Really, at the end of the day, I think responsible eating is about doing the best that you can with the resources you’ve been given. I know that I’ve been blessed with a lot of resources, and I am grateful for that. I am so fortunate to live in Portland – the mecca of all things local, sustainable, organic, etc. I know that not everyone has these resources at their fingertips and so I would encourage you to just do the best you can. Start small and just see where it goes.

Two years ago, my husband and I made the decision to stop eating fast food. I can honestly say that one decision changed everything. We didn’t eat much fast food to begin with, but this one decision forced us to be much more thoughtful about our meals. We had revelations about why a taco at Por Que No? (a local taqueria, known for their sustainable practices) costs so much more than a taco at Taco Bell. It was suddenly so evident: This is how much real food costs. Since that time, our eating and shopping habits have changed a lot. It all started with that one decision. And I know we still have a long way to go, but this is a process. You just do the best you can.

So, while most of us may not have the resources of Barbara Kingsolver, many of her suggestions are still applicable to the average American. I absolutely love that she includes recipes in the book (written by her 19 year old daughter!) and I’ve made quite a few of them. My favorite recipe from the book is one called Eggs in a Nest. The name of the recipe is quite literal: the eggs are poached in a ‘nest’ of wilted greens and are served over a bed of brown rice. This is a wonderful way to showcase hearty winter greens, and it makes for a quick, satisfying, and cheap (!) midweek meal.

**Oh, and before I forget, I’ve been meaning to post a link to this lovely seasonal produce calendar from Cottage Industrialist. I printed one off and hung it on my fridge, and it serves as a wonderful reminder as to what is in season!

Adapted from Animal, Vegetable, Miracle

1 large bunch of greens, roughly chopped (Chard, kale, mustard greens, etc.)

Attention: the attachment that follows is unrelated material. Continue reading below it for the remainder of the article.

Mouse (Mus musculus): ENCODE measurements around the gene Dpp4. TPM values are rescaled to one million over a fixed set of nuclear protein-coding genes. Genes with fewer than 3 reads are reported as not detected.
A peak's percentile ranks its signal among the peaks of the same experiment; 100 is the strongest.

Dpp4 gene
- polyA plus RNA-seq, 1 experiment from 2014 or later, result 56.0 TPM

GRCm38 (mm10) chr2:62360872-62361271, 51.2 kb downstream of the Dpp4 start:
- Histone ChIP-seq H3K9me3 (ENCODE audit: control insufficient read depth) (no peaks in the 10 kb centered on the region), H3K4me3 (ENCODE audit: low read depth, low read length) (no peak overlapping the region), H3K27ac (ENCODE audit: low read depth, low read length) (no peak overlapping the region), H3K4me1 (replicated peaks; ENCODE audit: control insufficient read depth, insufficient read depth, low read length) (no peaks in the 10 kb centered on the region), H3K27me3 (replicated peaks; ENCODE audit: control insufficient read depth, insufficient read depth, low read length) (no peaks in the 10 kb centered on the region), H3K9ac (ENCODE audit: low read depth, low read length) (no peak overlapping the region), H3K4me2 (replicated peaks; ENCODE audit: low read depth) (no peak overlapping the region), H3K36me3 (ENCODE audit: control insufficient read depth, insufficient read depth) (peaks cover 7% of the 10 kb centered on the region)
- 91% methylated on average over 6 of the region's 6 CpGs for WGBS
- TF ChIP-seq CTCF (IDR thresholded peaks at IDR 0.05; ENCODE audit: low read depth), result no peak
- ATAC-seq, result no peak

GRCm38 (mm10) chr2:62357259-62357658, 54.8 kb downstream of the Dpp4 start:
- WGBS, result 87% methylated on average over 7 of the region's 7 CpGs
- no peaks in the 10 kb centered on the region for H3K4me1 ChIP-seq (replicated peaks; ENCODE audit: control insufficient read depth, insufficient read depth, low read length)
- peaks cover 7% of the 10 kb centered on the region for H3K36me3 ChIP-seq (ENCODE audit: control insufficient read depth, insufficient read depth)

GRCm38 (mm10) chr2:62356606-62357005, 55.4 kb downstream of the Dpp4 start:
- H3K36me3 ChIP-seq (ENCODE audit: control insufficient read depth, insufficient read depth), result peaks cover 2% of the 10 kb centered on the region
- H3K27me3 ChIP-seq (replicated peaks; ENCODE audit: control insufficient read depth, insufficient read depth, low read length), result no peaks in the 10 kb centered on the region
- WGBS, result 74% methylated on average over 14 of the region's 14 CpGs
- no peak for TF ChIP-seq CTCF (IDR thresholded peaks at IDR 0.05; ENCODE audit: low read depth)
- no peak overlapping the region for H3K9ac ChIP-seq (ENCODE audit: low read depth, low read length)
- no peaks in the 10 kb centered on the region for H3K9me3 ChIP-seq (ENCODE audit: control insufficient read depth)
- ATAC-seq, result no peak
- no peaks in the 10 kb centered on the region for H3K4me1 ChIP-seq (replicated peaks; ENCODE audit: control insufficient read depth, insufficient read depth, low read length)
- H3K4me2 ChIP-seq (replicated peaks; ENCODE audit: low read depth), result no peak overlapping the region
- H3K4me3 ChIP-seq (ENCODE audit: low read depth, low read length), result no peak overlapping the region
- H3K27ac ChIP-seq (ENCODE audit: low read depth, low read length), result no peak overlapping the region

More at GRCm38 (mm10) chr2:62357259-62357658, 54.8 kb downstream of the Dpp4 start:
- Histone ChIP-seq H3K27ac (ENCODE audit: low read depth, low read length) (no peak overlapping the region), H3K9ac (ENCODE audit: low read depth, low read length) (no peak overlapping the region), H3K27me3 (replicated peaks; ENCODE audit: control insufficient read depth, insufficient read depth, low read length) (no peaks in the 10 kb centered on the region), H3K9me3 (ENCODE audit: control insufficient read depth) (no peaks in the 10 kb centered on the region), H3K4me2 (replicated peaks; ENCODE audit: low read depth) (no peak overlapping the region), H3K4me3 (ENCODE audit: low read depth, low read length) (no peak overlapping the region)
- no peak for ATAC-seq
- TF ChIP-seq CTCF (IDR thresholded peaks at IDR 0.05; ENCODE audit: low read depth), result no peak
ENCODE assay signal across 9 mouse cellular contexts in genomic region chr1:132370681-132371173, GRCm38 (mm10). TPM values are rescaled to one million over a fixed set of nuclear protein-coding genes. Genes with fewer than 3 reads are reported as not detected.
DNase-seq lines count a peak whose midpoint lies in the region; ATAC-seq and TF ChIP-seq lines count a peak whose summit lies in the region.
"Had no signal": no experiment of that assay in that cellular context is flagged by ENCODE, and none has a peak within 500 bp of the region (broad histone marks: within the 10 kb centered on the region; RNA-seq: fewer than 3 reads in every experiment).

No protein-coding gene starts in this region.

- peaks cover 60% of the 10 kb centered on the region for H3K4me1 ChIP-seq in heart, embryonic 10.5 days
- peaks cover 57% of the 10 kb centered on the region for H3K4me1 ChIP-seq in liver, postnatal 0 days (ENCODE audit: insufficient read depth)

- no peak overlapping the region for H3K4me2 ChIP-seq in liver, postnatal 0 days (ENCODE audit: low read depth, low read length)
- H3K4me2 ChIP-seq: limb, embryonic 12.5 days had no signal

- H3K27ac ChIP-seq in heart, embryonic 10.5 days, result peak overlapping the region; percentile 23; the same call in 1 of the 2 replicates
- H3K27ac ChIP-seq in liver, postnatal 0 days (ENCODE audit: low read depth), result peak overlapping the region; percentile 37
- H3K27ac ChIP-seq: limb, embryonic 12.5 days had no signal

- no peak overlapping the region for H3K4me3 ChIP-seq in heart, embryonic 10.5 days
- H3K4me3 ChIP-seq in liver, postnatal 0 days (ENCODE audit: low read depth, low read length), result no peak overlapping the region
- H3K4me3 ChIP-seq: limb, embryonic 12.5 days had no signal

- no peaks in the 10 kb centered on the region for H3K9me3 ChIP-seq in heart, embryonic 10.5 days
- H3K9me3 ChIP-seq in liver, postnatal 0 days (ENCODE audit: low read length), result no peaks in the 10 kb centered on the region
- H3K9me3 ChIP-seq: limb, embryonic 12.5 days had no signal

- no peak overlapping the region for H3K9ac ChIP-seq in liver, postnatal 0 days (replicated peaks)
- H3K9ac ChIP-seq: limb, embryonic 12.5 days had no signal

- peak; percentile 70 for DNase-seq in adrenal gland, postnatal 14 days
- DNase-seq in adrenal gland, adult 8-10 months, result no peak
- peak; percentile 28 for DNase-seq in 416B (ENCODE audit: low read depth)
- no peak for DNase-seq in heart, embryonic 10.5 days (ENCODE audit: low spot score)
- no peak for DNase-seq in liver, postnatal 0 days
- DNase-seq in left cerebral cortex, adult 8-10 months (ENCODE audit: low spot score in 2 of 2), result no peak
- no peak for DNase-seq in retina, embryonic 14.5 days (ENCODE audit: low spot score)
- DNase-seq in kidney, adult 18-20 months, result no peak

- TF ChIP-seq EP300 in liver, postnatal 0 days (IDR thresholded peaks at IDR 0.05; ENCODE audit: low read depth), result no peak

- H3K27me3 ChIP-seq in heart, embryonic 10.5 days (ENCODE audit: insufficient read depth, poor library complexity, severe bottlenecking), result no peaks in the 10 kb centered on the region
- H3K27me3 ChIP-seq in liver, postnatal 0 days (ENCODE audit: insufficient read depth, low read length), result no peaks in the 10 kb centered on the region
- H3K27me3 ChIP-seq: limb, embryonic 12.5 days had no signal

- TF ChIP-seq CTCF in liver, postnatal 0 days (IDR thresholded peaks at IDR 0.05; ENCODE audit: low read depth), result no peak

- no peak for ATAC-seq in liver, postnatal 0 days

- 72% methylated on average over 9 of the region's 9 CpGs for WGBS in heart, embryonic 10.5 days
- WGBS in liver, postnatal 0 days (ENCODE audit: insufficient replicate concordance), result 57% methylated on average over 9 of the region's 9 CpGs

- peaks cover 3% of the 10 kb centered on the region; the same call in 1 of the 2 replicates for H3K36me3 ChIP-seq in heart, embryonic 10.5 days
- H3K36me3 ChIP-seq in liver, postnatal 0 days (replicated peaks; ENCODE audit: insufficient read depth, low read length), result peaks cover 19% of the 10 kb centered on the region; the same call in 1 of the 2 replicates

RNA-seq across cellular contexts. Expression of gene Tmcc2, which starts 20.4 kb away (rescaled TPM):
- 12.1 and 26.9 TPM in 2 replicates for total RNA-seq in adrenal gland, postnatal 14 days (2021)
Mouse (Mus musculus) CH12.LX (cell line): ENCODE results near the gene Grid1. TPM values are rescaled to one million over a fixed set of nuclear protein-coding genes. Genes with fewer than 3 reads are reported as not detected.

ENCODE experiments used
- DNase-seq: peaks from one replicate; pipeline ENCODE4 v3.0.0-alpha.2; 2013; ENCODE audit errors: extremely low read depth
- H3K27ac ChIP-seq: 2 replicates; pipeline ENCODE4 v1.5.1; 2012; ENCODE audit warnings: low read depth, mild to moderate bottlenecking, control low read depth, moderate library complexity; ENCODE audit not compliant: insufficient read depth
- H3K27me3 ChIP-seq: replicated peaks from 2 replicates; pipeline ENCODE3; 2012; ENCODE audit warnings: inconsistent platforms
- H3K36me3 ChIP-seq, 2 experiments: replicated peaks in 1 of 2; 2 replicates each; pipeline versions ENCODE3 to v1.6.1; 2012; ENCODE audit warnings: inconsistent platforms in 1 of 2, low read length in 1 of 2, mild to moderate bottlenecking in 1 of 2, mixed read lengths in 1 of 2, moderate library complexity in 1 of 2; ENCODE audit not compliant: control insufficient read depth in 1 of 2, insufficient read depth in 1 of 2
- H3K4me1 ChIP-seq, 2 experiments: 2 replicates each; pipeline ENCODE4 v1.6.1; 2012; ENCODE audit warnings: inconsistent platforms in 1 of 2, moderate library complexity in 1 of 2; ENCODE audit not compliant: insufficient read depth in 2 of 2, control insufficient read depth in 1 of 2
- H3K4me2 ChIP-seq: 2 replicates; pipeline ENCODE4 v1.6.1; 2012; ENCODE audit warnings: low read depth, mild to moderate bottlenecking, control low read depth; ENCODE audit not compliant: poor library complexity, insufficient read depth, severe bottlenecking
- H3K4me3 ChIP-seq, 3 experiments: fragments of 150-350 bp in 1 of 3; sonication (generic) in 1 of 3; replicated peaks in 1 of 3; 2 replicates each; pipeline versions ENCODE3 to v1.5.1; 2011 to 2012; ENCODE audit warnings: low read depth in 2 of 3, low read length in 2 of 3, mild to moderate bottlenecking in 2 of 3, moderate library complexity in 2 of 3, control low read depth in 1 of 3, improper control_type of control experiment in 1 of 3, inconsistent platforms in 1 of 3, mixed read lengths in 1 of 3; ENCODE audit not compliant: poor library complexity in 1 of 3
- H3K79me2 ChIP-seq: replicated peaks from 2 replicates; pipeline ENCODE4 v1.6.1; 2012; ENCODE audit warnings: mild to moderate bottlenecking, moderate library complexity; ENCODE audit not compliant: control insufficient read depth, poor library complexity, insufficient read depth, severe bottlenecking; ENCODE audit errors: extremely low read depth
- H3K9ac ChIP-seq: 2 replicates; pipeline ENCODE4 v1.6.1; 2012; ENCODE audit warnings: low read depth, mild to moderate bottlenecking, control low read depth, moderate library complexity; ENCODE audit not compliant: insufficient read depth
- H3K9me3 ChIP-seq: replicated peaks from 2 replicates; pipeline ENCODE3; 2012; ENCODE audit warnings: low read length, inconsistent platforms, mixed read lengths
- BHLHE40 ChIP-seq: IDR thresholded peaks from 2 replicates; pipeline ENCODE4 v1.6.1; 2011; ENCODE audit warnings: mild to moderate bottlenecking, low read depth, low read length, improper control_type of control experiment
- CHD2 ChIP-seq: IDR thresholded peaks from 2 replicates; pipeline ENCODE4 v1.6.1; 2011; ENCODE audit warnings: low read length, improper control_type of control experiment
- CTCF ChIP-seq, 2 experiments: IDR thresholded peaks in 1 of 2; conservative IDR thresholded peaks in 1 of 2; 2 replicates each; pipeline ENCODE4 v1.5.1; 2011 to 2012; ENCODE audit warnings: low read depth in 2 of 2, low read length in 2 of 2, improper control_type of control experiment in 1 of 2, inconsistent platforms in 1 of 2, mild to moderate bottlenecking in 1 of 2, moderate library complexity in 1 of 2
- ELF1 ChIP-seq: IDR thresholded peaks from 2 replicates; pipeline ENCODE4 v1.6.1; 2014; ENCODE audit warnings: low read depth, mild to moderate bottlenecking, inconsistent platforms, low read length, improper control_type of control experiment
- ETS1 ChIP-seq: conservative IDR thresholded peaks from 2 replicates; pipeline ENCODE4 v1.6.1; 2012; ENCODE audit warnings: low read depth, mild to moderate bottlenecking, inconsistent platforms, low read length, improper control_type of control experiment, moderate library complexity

4-6 large eggs (1 per person)
1 small can fire roasted tomatoes (*Note: in the winter, when fresh tomatoes are terrible, I live by Muir Glen Organic canned tomatoes. They are amazing. For this recipe, I used their Fire Roasted Tomatoes with Green Chilies.)
2 cloves garlic, minced
1 small yellow onion, diced
Salt & pepper, to taste
Dash of red chili flakes
1.5 cups brown or wild rice

Cook rice according to package directions.

Meanwhile, in a large pot or skillet over medium heat, sautee the onions until translucent. Add in garlic, cook for a couple minutes more. Add in canned tomatoes and juices, mix to combine and bring to a simmer. Add in salt, pepper, and chili flakes (to taste).

Add in all of the greens and cover the pot with a lid. Keep heat at medium or medium-low and stir occasionally, to make sure all the greens are cooking down & wilting.

Once the greens are tender (5-10 minutes), turn the heat down to low/med-low. Using a spoon or spatula, create small round indents (aka “nests”) in the greens. Gently crack an egg into each “nest”, being careful not to break the yolk (I usually crack an egg into a small bowl or cup and then gently lower the egg onto its ‘nest’). Cover the pot/skillet and let the eggs poach in the greens & juices until the whites have turned clear (about 5-6 minutes).

Gently scoop out a healthy serving of greens & one egg per person. Serve over rice.